ClpXP is an ATP-dependent protease in which the ClpX AAA+ motor binds, unfolds, and translocates specific protein substrates into the degradation chamber of ClpP. We present cryo-EM studies of the E. coli enzyme that show how asymmetric hexameric rings of ClpX bind symmetric heptameric rings of ClpP and interact with protein substrates. Subunits in the ClpX hexamer assume a spiral conformation and interact with two-residue segments of substrate in the axial channel, as observed for other AAA+ proteases and protein-remodeling machines. Strictly sequential models of ATP hydrolysis and a power stroke that moves two residues of the substrate per translocation step have been inferred from these structural features for other AAA+ unfoldases, but biochemical and single-molecule biophysical studies indicate that ClpXP operates by a probabilistic mechanism in which five to eight residues are translocated for each ATP hydrolyzed. We propose structure-based models that could account for the functional results.
PDB files for the structures determined here have been deposited in the PDB under accession codes 6PPE, 6PP8, 6PP7, 6PP6, 6PP5, 6POS, 6POD, 6PO3, and 6PO1.
6PPERCSB Protein Data Bank, 6PPE.
6PP8RCSB Protein Data Bank, 6PP8.
6PP7RCSB Protein Data Bank, 6PP7.
6PP6RCSB Protein Data Bank, 6PP6.
6PP5RCSB Protein Data Bank, 6PP5.
6POSRCSB Protein Data Bank, 6POS.
6PODRCSB Protein Data Bank, 6POD.
6PO3RCSB Protein Data Bank, 6PO3.
6PO1RCSB Protein Data Bank, 6PO1.
- Robert T Sauer
- Tania A Baker
- Stephen C Harrison
- Tristan A Bell
The funders had no role in study design, data collection and interpretation, or the decision to submit the work for publication.
- James M Berger, Johns Hopkins University School of Medicine, United States
© 2020, Fei et al.
This article is distributed under the terms of the Creative Commons Attribution License permitting unrestricted use and redistribution provided that the original author and source are credited.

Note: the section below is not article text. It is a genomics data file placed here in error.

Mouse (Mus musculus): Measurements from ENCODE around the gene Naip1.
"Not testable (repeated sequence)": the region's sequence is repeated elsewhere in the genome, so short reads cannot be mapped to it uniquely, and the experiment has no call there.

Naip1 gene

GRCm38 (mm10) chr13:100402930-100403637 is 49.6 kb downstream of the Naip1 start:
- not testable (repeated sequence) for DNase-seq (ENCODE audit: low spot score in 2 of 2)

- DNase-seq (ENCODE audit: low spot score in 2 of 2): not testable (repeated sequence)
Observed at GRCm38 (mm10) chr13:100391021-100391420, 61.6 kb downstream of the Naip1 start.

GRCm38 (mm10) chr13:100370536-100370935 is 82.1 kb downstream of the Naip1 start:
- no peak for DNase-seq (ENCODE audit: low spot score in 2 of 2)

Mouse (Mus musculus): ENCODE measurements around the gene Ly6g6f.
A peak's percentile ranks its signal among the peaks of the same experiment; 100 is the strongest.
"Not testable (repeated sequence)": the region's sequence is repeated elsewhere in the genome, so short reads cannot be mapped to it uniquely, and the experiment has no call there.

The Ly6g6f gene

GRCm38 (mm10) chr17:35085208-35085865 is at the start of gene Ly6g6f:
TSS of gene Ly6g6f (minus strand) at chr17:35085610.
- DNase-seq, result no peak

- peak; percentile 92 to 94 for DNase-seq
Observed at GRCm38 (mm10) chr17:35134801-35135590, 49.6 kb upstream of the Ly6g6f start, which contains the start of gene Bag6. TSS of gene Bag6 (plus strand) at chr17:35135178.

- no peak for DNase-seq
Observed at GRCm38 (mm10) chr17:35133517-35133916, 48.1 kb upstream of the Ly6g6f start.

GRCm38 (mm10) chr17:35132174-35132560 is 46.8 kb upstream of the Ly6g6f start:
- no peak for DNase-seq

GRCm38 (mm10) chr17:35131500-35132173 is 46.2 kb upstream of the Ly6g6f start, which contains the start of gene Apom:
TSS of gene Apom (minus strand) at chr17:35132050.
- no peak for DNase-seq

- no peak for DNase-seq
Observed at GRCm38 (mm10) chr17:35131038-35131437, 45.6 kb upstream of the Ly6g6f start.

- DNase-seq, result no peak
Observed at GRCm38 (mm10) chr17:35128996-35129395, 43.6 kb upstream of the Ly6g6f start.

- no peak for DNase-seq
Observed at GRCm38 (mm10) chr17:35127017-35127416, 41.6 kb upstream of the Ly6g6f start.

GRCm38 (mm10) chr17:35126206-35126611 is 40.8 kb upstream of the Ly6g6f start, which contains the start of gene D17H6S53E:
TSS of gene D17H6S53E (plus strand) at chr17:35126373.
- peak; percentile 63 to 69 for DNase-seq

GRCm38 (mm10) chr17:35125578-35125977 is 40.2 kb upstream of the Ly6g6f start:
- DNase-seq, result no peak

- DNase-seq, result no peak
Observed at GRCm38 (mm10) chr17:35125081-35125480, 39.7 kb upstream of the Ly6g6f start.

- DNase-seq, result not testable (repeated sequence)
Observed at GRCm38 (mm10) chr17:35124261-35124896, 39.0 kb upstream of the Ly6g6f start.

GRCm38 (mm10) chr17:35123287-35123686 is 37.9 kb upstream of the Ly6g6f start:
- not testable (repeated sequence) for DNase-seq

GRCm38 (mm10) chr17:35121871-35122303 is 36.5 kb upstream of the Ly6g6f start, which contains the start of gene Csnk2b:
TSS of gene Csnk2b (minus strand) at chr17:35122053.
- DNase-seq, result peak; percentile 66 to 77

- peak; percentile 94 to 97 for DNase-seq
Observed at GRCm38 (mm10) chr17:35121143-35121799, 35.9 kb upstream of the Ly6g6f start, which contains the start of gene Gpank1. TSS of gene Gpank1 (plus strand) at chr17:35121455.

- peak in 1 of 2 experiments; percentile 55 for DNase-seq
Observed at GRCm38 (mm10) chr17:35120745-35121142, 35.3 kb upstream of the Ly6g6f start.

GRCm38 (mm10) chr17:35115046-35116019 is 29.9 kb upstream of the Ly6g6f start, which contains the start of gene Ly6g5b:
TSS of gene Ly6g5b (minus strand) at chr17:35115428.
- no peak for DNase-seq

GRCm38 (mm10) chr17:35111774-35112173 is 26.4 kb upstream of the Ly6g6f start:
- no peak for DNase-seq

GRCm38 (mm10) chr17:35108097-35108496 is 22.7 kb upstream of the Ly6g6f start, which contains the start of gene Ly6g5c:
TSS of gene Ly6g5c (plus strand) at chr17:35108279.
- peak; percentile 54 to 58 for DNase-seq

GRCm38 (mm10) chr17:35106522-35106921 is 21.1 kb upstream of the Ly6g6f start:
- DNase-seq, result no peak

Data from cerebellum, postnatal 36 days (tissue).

Mimivirus is the prototype of the Mimiviridae family of giant dsDNA viruses. Little is known about the organization of the 1.2 Mb genome inside the membrane-limited nucleoid filling the ~0.5 µm icosahedral capsids. Cryo-electron microscopy, cryo-electron tomography, and proteomics revealed that it is encased into a ~30-nm diameter helical protein shell surprisingly composed of two GMC-type oxidoreductases, which also form the glycosylated fibrils decorating the capsid. The genome is arranged in 5- or 6-start left-handed super-helices, with each DNA-strand lining the central channel. This luminal channel of the nucleoprotein fiber is wide enough to accommodate oxidative stress proteins and RNA polymerase subunits identified by proteomics. Such elegant supramolecular organization would represent a remarkable evolutionary strategy for packaging and protecting the genome, in a state ready for immediate transcription upon unwinding in the host cytoplasm. The parsimonious use of the same protein in two unrelated substructures of the virion is unexpected for a giant virus with thousand genes at its disposal.
Electron bifurcation is a fundamental energy conservation mechanism in nature in which two electrons from an intermediate-potential electron donor are split so that one is sent along a high-potential pathway to a high-potential acceptor and the other is sent along a low-potential pathway to a low-potential acceptor. This process allows endergonic reactions to be driven by exergonic ones and is an alternative, less recognized, mechanism of energy coupling to the well-known chemiosmotic principle. The electron-bifurcating [FeFe] hydrogenase from Thermotoga maritima (HydABC) requires both NADH and ferredoxin to reduce protons generating hydrogen. The mechanism of electron bifurcation in HydABC remains enigmatic in spite of intense research efforts over the last few years. Structural information may provide the basis for a better understanding of spectroscopic and functional information. Here, we present a 2.3 Å electron cryo-microscopy structure of HydABC. The structure shows a heterododecamer composed of two independent ‘halves’ each made of two strongly interacting HydABC heterotrimers connected via a [4Fe–4S] cluster. A central electron transfer pathway connects the active sites for NADH oxidation and for proton reduction. We identified two conformations of a flexible iron–sulfur cluster domain: a ‘closed bridge’ and an ‘open bridge’ conformation, where a Zn2+ site may act as a ‘hinge’ allowing domain movement. Based on these structural revelations, we propose a possible mechanism of electron bifurcation in HydABC where the flavin mononucleotide serves a dual role as both the electron bifurcation center and as the NAD+ reduction/NADH oxidation site.